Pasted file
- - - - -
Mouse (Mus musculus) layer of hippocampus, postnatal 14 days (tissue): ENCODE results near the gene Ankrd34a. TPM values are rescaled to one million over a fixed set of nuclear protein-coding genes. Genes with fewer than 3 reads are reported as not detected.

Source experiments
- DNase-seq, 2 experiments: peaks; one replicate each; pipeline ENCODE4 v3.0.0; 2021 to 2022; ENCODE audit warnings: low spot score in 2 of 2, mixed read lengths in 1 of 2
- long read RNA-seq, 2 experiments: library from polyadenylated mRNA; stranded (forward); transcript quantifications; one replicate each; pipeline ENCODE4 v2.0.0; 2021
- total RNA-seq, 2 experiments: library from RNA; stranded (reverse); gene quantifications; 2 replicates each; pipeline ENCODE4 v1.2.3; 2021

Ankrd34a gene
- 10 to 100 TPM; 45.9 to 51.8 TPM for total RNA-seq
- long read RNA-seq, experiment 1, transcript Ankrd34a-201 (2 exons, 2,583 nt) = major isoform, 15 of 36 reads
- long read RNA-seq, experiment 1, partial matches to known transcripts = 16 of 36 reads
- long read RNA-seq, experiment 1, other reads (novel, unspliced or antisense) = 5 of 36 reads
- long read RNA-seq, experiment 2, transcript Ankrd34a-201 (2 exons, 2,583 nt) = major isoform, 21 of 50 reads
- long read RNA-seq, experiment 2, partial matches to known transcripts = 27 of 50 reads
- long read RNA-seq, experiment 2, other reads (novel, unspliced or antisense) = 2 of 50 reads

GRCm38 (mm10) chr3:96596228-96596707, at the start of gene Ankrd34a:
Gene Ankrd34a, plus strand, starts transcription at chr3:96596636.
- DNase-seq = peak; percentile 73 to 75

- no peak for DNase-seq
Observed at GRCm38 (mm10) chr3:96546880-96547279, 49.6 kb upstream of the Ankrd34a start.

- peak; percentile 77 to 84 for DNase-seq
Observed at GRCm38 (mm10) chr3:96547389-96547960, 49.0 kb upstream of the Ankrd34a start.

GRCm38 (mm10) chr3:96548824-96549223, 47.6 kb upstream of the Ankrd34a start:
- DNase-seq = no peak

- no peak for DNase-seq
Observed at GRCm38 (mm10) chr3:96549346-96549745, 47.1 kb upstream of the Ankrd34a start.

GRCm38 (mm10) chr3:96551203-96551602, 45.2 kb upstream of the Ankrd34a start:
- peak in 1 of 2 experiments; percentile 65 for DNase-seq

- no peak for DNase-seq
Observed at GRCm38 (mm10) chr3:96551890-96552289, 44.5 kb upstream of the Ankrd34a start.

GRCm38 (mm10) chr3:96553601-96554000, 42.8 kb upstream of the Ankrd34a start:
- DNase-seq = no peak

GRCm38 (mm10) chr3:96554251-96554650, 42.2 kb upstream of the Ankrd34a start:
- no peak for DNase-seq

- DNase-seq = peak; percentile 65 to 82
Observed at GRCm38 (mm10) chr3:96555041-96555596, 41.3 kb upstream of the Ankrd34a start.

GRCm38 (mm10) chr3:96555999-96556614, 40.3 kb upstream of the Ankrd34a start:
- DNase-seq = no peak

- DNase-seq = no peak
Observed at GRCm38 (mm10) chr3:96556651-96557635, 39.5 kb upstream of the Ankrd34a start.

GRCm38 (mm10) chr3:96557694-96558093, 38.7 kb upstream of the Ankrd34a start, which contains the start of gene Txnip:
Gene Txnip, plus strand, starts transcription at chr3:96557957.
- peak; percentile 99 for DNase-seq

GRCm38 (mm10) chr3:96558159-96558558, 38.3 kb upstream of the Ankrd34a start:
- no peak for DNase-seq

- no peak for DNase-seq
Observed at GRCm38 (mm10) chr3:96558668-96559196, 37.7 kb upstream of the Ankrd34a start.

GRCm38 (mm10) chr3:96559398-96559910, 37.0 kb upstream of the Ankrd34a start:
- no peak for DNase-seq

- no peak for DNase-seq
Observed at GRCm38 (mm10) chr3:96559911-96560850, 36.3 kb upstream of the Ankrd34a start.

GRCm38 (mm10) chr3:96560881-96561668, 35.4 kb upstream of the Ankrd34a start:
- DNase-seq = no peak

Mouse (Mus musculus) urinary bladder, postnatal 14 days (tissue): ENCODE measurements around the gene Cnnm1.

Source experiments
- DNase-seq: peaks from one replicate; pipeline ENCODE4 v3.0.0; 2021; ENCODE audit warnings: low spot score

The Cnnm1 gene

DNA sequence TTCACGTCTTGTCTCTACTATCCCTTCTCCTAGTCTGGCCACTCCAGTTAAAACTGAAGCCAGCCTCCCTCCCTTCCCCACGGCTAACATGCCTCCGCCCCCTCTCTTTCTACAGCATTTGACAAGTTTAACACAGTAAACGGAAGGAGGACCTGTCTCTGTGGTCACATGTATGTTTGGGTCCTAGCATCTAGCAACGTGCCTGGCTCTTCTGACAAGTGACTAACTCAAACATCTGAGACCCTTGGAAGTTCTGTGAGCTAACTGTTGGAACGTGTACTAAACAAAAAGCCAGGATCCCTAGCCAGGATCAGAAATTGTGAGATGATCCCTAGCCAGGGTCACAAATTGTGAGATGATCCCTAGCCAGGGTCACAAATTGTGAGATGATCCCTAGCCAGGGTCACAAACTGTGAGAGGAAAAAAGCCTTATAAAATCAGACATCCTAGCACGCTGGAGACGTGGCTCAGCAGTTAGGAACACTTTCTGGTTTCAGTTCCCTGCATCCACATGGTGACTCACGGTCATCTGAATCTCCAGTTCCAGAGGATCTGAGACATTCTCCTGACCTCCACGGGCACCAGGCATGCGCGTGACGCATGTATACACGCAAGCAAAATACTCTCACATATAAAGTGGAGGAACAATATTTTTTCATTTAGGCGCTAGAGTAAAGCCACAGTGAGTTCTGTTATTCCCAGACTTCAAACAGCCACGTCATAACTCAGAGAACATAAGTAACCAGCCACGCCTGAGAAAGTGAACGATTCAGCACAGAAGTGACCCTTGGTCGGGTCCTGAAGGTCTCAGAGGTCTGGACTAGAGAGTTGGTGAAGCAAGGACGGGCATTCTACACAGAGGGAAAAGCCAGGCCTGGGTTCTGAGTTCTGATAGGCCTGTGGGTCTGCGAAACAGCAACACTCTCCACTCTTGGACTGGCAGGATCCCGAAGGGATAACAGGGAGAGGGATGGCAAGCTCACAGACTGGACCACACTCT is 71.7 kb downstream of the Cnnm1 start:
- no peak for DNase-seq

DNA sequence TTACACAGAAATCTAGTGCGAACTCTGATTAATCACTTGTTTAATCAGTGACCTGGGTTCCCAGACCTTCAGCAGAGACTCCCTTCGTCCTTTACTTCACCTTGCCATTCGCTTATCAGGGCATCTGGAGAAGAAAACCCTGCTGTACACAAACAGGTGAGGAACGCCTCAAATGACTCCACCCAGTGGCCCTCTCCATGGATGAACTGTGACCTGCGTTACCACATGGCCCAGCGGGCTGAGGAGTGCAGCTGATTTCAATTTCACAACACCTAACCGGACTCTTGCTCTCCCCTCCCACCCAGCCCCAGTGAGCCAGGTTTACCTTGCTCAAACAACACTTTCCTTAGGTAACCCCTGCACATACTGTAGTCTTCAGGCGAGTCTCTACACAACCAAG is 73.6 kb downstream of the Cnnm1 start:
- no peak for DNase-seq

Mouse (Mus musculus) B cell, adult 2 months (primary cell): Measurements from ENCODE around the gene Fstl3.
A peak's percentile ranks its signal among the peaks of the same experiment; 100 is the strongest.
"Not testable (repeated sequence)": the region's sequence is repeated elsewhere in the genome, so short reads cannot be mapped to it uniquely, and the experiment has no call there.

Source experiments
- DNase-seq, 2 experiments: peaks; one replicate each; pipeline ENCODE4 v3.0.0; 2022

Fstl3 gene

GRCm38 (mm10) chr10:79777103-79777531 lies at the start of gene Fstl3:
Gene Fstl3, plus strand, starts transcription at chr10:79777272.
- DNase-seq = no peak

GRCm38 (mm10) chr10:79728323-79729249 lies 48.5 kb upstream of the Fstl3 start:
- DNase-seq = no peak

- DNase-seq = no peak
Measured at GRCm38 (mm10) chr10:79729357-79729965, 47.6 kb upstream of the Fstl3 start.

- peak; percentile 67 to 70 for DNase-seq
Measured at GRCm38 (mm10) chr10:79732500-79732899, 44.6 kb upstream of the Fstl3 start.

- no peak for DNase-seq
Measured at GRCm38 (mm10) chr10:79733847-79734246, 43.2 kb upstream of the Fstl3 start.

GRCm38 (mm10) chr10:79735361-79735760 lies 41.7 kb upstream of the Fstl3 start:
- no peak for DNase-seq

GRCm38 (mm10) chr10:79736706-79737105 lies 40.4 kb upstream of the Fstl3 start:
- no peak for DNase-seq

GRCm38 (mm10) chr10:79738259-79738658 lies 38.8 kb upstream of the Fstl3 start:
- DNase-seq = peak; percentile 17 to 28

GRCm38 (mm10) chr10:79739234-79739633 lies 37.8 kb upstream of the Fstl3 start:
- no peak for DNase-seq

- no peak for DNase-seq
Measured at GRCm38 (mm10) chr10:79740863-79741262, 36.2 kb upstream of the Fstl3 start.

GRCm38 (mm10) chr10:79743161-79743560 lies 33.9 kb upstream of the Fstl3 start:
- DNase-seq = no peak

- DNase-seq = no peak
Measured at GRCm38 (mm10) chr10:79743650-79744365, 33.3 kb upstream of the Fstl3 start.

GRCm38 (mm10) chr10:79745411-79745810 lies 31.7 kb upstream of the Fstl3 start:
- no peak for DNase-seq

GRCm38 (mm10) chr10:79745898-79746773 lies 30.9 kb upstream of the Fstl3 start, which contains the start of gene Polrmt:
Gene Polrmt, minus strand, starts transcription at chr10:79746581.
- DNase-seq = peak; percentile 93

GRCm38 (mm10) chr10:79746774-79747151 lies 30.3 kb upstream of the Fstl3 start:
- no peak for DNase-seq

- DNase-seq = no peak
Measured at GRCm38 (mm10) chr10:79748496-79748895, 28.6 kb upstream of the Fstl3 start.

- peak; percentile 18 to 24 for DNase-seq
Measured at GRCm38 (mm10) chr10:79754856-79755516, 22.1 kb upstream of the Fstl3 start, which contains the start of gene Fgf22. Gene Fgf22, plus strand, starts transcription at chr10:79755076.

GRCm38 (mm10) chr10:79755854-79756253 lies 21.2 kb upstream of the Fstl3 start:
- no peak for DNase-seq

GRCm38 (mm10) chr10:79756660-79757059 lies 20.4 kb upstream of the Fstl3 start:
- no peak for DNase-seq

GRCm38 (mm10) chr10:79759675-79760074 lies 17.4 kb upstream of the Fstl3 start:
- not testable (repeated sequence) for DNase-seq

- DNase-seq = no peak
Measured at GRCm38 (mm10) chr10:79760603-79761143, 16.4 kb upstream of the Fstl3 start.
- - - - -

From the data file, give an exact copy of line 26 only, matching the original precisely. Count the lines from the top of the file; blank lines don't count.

- peak in 1 of 2 experiments; percentile 65 for DNase-seq